The Thirteen Problems

Front Cover
Penguin, 2000 - Fiction - 224 pages
6 Reviews
Miss Jane Marple has gathered together an intimate group of friends for an evening of fun, games, mystery, and suspicion. What results are thirteen stories in which the indomitable sleuth plays host to some of the most clever crimes-and criminals.

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User Review  - eheleneb3 - LibraryThing

These are great little short stories for any mystery lover who is short on time. A way to get a little taste of Agatha without getting in so deep you won't come back up for air for a week! Read full review

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Some of the 'problems' are awe inspiring. Agatha was born to write novels !!


The Tuesday Night Club
The Idol House of Astarte
Ingots of Gold
The BloodStained Pavement
Motive v Opportunity
The Thumb Mark of St Peter
The Blue Geranium
The Companion
The Four Suspects
A Christmas Tragedy
The Herb of Death
The Affair at the Bungalow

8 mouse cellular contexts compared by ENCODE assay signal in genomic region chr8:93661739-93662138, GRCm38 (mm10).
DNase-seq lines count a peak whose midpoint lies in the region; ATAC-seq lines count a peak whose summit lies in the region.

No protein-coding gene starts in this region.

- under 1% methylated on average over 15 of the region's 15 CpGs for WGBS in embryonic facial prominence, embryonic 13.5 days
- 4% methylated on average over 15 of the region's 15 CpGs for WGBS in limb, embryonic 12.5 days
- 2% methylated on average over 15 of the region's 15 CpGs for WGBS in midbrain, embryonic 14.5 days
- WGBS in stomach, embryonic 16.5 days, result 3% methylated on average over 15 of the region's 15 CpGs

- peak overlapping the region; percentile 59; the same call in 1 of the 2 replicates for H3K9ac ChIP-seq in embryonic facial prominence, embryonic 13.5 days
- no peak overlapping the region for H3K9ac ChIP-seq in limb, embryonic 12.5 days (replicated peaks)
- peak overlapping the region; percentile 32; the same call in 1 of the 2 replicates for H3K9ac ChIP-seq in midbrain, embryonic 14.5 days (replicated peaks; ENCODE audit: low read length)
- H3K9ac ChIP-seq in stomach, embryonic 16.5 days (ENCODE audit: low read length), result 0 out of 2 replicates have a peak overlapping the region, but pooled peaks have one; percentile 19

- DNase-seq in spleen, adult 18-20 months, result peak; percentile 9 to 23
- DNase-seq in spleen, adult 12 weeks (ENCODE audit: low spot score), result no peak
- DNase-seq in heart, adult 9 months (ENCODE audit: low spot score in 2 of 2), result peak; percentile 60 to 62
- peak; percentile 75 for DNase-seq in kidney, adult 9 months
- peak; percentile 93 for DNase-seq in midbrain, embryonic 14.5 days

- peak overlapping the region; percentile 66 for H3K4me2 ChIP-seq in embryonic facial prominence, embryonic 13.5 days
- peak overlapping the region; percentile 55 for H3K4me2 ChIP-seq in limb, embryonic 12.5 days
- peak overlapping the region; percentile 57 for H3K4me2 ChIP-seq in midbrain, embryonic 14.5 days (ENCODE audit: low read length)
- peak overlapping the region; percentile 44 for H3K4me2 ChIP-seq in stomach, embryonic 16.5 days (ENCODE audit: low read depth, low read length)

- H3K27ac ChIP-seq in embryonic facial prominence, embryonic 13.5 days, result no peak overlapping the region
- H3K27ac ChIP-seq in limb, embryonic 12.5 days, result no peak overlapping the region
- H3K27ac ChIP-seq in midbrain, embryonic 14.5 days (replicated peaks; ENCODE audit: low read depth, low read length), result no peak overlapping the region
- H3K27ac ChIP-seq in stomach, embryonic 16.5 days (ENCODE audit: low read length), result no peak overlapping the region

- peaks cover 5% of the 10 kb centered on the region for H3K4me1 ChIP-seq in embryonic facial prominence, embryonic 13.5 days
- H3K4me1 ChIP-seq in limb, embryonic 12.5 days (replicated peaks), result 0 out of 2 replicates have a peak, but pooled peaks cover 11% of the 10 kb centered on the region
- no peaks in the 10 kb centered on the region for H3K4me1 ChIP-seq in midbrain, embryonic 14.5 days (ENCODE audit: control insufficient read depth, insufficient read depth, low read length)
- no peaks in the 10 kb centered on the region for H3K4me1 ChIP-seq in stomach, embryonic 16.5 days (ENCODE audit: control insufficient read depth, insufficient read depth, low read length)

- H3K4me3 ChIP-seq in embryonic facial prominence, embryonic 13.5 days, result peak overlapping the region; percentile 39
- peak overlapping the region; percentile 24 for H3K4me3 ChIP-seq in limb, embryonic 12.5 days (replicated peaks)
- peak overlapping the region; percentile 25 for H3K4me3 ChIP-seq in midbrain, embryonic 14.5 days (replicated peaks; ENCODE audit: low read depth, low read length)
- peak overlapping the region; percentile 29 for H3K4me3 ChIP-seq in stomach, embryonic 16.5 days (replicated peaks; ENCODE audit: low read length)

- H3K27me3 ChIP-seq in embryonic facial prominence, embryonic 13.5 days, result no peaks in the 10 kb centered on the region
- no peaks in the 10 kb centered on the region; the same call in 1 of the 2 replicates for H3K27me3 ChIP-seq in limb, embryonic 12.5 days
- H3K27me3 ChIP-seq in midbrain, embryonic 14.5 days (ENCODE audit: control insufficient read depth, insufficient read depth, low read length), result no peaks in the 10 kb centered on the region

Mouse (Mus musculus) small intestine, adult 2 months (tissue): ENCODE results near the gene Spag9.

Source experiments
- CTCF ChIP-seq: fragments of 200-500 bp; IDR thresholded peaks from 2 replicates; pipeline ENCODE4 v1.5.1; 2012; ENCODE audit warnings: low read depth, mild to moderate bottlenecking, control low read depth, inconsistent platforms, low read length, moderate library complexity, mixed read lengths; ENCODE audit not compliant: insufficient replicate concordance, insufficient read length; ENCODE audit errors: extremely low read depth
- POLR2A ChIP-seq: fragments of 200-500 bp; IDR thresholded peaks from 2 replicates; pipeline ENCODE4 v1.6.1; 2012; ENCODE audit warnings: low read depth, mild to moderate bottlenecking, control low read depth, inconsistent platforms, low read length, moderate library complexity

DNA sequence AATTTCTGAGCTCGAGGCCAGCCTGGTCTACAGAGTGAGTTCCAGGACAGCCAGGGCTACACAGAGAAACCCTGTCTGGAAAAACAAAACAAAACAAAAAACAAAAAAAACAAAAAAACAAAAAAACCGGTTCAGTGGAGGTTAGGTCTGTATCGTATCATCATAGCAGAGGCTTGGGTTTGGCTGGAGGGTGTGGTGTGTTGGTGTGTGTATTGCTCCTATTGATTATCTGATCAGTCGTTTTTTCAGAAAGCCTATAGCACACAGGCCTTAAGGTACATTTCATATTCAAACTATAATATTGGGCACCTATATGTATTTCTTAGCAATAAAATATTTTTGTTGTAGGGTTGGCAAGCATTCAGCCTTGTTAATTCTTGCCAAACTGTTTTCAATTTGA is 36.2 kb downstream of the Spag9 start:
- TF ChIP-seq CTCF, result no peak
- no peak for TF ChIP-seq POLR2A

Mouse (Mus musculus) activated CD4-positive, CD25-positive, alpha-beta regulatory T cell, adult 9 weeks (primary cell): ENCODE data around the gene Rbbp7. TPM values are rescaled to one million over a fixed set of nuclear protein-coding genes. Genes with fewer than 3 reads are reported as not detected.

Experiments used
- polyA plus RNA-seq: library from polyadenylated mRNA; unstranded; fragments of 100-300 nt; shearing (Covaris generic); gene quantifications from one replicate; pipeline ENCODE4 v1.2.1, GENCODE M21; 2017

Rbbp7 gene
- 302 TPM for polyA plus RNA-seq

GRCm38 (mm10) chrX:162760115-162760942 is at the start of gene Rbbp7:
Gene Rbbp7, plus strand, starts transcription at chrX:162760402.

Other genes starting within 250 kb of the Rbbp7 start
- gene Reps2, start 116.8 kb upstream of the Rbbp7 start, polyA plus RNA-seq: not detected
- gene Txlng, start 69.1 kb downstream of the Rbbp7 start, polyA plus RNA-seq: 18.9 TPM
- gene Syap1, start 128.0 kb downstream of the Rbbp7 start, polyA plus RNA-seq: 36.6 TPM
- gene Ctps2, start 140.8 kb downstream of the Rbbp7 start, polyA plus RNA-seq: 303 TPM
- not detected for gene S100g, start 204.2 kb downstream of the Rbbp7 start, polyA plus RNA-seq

Death by Drowning

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About the author (2000)

One of the most successful and beloved writer of mystery stories, Agatha Mary Clarissa Christie was born in 1890 in Torquay, County Devon, England. She wrote her first novel, The Mysterious Affair at Styles, in 1920, launching a literary career that spanned decades. In her lifetime, she authored 79 crime novels and a short story collection, 19 plays, and six novels written under the name of Mary Westmacott. Her books have sold over a billion copies in the English language with another billion in 44 foreign languages. Some of her most famous titles include Murder on the Orient Express, Mystery of the Blue Train, And Then There Were None, 13 at Dinner and The Sittaford Mystery. Noted for clever and surprising twists of plot, many of Christie's mysteries feature two unconventional fictional detectives named Hercule Poirot and Miss Jane Marple. Poirot, in particular, plays the hero of many of her works, including the classic, The Murder of Roger Ackroyd (1926), and Curtain (1975), one of her last works in which the famed detective dies. Over the years, her travels took her to the Middle East where she met noted English archaeologist Sir Max Mallowan. They married in 1930. Christie accompanied Mallowan on annual expeditions to Iraq and Syria, which served as material for Murder in Mesopotamia (1930), Death on the Nile (1937), and Appointment with Death (1938). Christie's credits also include the plays, The Mousetrap and Witness for the Prosecution (1953; film 1957). Christie received the New York Drama Critics' Circle Award for 1954-1955 for Witness. She was also named Dame Commander of the Order of the British Empire in 1971. Christie died in 1976.

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